About one-third of steer carcasses are failing to meet new, lighter-weight beef specifications, according to AHDB investigations.
Most processors have narrowed their grading specifications in the past 12 months, implementing heavy penalties for animals weighing more than 400kg.
While 85% of heifers are falling into the 260-280kg weight band, only about 60% of steers are meeting this specification, AHDB analysis of carcass weights over a four-month period shows. See the AHDB report (PDF).
However, there are steps beef farmers can take to ensure cattle finish within a target of 100 days and avoid hefty penalties.
Farmers Weekly went along to an AHDB open day at Home Farm, Bishopswood, Herefordshire, where Alltech’s Andrew Linscott and Keenan’s Denis Dreux gave their top five tips for finishing cattle at lighter weights.
1. Get the transition diet right
It’s important the transition diet is rumen friendly to ensure animals get off to a good start, explains Andrew Linscott, technical manager at Alltech.
“When new cattle move on-farm to be fattened, or existing cattle are introduced to fattening rations, rumen function is often compromised, which significantly reduces feed efficiency. This is due to a sudden change from a fibre-rich diet to a high-starch diet, combined with effects associated with stress.
“This results in a disturbance to rumen function, with sub-clinical and clinical acidosis being key problems that will significantly increase number of days to slaughter,” explains Mr Linscott.
To overcome this, he says, a very rumen-friendly diet should be provided for two to three weeks, with gradual incorporation of concentrate feed. “A good proportion of forage should remain in the diet. The inclusion of a live yeast that is able to buffer rumen acids can also be beneficial.”
2. Monitor manure
Manure composition should be checked weekly, if possible, using a three-tiered digestion analyser.
You don’t want it to be runny or too firm, or contain whole grain particles or undigested feed, says Mr Linscott.
“You don’t want to be seeing a significant proportion of faecal material and undigested feed left in the top sieve. Something else to look out for is mucin casts, which appear black or slimy. These would indicate gut damage caused by acidosis.”
3. Focus on feed conversion efficiency
Mr Dreux says there are three key ways to improve this:
1. Don’t starve animals, as they will then eat big portions and blow up.
2. Provide animals with the right source of protein – slow, quick and moderate release. For example, 10-15% of fibre should be long to slow passage into the rumen to kick-start rumen bugs.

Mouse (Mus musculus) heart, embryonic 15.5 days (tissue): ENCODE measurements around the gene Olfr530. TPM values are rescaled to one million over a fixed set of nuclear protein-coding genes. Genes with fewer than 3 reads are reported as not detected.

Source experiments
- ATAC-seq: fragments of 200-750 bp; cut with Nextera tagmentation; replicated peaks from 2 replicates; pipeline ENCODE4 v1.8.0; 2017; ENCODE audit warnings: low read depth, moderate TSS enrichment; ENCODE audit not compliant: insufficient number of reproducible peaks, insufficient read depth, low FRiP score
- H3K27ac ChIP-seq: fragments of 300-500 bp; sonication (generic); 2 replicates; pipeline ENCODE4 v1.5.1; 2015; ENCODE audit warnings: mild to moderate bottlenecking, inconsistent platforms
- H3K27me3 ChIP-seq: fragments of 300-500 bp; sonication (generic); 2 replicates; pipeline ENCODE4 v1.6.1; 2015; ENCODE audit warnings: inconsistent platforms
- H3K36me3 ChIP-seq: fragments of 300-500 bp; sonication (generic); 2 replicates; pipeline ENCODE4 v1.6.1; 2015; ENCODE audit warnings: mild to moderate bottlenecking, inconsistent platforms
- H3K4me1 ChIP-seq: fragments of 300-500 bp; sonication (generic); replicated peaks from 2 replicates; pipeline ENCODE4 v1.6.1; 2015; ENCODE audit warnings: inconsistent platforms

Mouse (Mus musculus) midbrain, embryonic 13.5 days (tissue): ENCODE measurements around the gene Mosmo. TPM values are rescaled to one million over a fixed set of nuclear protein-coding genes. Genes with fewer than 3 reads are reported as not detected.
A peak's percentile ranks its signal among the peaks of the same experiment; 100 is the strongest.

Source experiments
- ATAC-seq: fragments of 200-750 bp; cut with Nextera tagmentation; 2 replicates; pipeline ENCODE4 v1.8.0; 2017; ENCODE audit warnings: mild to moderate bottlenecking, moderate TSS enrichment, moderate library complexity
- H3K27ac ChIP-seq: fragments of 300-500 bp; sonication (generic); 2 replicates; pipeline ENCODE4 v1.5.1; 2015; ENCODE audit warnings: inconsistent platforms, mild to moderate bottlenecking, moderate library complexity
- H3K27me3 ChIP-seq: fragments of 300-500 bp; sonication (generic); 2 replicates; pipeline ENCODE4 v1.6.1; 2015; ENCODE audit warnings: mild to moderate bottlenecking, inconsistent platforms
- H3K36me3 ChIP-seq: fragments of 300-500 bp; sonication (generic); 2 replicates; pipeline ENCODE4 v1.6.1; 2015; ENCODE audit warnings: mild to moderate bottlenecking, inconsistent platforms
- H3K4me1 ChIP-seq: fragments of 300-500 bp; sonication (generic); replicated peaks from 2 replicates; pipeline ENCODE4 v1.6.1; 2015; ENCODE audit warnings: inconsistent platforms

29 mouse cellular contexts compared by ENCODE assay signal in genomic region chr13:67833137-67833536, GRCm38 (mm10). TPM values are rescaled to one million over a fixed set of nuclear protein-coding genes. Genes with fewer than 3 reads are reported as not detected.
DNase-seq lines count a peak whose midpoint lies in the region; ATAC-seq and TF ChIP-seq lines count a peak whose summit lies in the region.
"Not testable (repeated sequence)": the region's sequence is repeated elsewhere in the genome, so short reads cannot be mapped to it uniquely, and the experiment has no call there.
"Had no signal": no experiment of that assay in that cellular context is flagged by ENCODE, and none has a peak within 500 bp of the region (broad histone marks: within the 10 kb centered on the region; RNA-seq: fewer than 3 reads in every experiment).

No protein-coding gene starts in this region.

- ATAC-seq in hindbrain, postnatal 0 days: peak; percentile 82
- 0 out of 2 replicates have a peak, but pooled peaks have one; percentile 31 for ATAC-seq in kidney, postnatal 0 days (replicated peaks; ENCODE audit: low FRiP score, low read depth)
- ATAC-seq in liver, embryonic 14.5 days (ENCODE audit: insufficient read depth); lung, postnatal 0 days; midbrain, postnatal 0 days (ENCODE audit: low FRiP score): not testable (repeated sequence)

3. Avoid sorting by assessing feed troughs for chop length. There should be a small amount of fibre left. More or less is indicative that chop length is too short or too long.
Animals should be weighed at least once a month to enable average daily gains (ADG) and feed conversion efficiency (FCE) to be calculated.
The target should be for animals to put on 1kg liveweight for every 6-8kg of dry matter intake, says Keenan feed specialist Denis Dreux, who says the UK average intake is higher than this, at 10-12kg.
4. Maximise homegrown forage use
Good-quality silage is a basic starting point for any ration, says Mr Linscott.
The aim should be to produce silage that has ME of 11.5MJ/kg DM, 16% CP and 70 D-value.
This can be achieved by cutting at the end of the day, when sugars are highest, and wilting rapidly to preserve the sugars in silage. Make sure sheets are airtight and use a sheer grab rather than a bucket to avoid spoilage.
5. Provide fresh, clean water.
Don’t underestimate the importance of providing a plentiful supply of fresh, clean drinking water. Typically, cattle require between 5-7 litres of fresh water per kilo of dry matter consumed.
Case study: Richard and Emma Freeman, Home Farm
Herefordshire beef farmers Richard and Emma Freeman are switching breeds in an attempt to improve efficiency and meet tighter beef specifications.
The Freemans previously ran 75 continental cross suckler cows, largely made up of Charolais and Simmental crosses, but calving difficulties prompted them to change breeds.
“We had five caesareans,” explains Mr Freeman, who farms 243ha in Bishopswood.
The couple have purchased 72 Stabiliser heifers that are due to calve in the spring, and are currently installing a 20m x 30m loose housing shed that will accommodate 200 cows.
Alongside the suckler herd, they currently finish about 100 cattle for Morrisons by the age of 20 months. To ensure the cattle don’t go over the supermarket’s 430kg weight limit, Mr Freeman has increased cereal in the TMR rations from 9.2kg a head a day to 10.2kg a head a day.
However, next year he plans to keep the Stabiliser bull calves entire and finish them by 12 months through Morrisons. Heifers will be sold as breeding.
“The plan is to go to all Stabilisers to minimise the disease risks. I have looked at various Stabiliser herds and think they are efficient, grow quickly and are easy calving.”
Mr Freeman hopes all these traits combined will help to lower costs and improve efficiencies by reducing days to slaughter.
“We have already noticed the Stabiliser eats a lot less grass than our continentals.”
- 243ha in total (600 acres)
- 81ha of grassland (200 acres)
- 40ha rented for potatoes (100 acres)
- The remaining 121ha is combinable crops (300 acres)
- The farm also runs a 30-day commercial shoot